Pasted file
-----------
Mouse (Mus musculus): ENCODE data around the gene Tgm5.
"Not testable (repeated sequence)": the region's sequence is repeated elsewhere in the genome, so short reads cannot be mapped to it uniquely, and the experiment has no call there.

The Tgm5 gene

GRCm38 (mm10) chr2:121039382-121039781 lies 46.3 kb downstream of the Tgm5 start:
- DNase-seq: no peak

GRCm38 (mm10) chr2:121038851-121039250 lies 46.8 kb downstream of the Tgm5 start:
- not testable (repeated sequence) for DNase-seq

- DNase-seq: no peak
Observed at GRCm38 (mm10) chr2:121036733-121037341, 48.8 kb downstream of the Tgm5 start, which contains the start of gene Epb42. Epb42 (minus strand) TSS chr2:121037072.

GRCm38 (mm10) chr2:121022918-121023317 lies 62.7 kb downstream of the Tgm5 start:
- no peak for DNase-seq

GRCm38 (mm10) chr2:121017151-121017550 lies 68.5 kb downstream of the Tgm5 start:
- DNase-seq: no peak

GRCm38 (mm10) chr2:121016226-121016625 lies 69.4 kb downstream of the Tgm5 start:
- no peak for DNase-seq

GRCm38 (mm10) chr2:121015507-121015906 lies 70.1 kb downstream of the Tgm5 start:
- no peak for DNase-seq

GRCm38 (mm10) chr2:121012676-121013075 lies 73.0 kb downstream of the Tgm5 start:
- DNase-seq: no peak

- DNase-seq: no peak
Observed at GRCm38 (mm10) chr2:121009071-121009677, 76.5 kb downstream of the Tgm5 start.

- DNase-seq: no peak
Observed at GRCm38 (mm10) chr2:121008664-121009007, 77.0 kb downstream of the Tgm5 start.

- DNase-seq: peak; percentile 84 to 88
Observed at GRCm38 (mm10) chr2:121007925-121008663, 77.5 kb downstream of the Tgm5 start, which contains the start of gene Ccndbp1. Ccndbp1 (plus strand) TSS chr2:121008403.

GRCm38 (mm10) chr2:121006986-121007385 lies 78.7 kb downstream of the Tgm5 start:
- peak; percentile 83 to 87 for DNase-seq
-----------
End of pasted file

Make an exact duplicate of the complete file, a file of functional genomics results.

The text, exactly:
Mouse (Mus musculus): ENCODE data around the gene Tgm5.
"Not testable (repeated sequence)": the region's sequence is repeated elsewhere in the genome, so short reads cannot be mapped to it uniquely, and the experiment has no call there.

The Tgm5 gene

GRCm38 (mm10) chr2:121039382-121039781 lies 46.3 kb downstream of the Tgm5 start:
- DNase-seq: no peak

GRCm38 (mm10) chr2:121038851-121039250 lies 46.8 kb downstream of the Tgm5 start:
- not testable (repeated sequence) for DNase-seq

- DNase-seq: no peak
Observed at GRCm38 (mm10) chr2:121036733-121037341, 48.8 kb downstream of the Tgm5 start, which contains the start of gene Epb42. Epb42 (minus strand) TSS chr2:121037072.

GRCm38 (mm10) chr2:121022918-121023317 lies 62.7 kb downstream of the Tgm5 start:
- no peak for DNase-seq

GRCm38 (mm10) chr2:121017151-121017550 lies 68.5 kb downstream of the Tgm5 start:
- DNase-seq: no peak

GRCm38 (mm10) chr2:121016226-121016625 lies 69.4 kb downstream of the Tgm5 start:
- no peak for DNase-seq

GRCm38 (mm10) chr2:121015507-121015906 lies 70.1 kb downstream of the Tgm5 start:
- no peak for DNase-seq

GRCm38 (mm10) chr2:121012676-121013075 lies 73.0 kb downstream of the Tgm5 start:
- DNase-seq: no peak

- DNase-seq: no peak
Observed at GRCm38 (mm10) chr2:121009071-121009677, 76.5 kb downstream of the Tgm5 start.

- DNase-seq: no peak
Observed at GRCm38 (mm10) chr2:121008664-121009007, 77.0 kb downstream of the Tgm5 start.

- DNase-seq: peak; percentile 84 to 88
Observed at GRCm38 (mm10) chr2:121007925-121008663, 77.5 kb downstream of the Tgm5 start, which contains the start of gene Ccndbp1. Ccndbp1 (plus strand) TSS chr2:121008403.

GRCm38 (mm10) chr2:121006986-121007385 lies 78.7 kb downstream of the Tgm5 start:
- peak; percentile 83 to 87 for DNase-seq